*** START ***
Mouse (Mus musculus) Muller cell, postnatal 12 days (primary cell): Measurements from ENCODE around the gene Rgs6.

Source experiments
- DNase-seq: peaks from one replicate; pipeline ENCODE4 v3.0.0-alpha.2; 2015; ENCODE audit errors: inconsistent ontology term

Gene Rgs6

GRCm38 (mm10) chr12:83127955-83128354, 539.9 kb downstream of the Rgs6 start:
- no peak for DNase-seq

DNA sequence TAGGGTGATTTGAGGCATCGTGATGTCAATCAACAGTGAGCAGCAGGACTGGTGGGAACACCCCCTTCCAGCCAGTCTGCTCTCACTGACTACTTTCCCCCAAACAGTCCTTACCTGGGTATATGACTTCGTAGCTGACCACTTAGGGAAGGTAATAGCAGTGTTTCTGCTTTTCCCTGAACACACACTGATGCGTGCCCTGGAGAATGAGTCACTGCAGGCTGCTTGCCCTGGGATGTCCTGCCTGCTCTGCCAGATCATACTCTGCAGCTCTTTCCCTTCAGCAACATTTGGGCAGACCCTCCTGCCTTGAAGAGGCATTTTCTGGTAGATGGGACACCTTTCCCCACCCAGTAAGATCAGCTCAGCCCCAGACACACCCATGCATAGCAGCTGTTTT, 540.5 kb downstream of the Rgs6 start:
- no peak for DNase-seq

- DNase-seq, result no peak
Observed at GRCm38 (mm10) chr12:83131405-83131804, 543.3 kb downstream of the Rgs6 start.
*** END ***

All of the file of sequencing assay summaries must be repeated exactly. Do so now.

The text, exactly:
Mouse (Mus musculus) Muller cell, postnatal 12 days (primary cell): Measurements from ENCODE around the gene Rgs6.

Source experiments
- DNase-seq: peaks from one replicate; pipeline ENCODE4 v3.0.0-alpha.2; 2015; ENCODE audit errors: inconsistent ontology term

Gene Rgs6

GRCm38 (mm10) chr12:83127955-83128354, 539.9 kb downstream of the Rgs6 start:
- no peak for DNase-seq

DNA sequence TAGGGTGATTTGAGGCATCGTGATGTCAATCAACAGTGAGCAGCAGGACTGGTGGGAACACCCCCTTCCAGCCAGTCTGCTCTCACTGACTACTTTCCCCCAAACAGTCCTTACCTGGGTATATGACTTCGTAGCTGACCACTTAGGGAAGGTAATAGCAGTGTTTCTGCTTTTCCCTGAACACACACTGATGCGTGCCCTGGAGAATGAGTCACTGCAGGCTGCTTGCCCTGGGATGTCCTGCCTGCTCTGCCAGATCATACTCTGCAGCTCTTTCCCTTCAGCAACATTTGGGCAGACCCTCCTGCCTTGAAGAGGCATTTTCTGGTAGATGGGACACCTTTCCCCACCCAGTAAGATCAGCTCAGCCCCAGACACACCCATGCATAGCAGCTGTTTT, 540.5 kb downstream of the Rgs6 start:
- no peak for DNase-seq

- DNase-seq, result no peak
Observed at GRCm38 (mm10) chr12:83131405-83131804, 543.3 kb downstream of the Rgs6 start.